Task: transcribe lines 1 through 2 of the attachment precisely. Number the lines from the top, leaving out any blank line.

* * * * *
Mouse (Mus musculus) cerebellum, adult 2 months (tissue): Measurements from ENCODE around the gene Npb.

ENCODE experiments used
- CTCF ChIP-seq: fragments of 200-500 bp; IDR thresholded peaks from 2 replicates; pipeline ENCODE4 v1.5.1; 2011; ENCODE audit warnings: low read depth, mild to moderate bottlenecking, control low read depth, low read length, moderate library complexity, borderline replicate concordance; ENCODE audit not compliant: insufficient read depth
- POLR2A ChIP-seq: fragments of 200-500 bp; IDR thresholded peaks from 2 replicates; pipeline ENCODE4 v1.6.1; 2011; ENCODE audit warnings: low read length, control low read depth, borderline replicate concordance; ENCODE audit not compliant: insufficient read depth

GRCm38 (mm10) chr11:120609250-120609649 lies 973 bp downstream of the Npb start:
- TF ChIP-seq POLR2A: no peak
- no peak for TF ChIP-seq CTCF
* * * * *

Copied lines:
Mouse (Mus musculus) cerebellum, adult 2 months (tissue): Measurements from ENCODE around the gene Npb.

ENCODE experiments used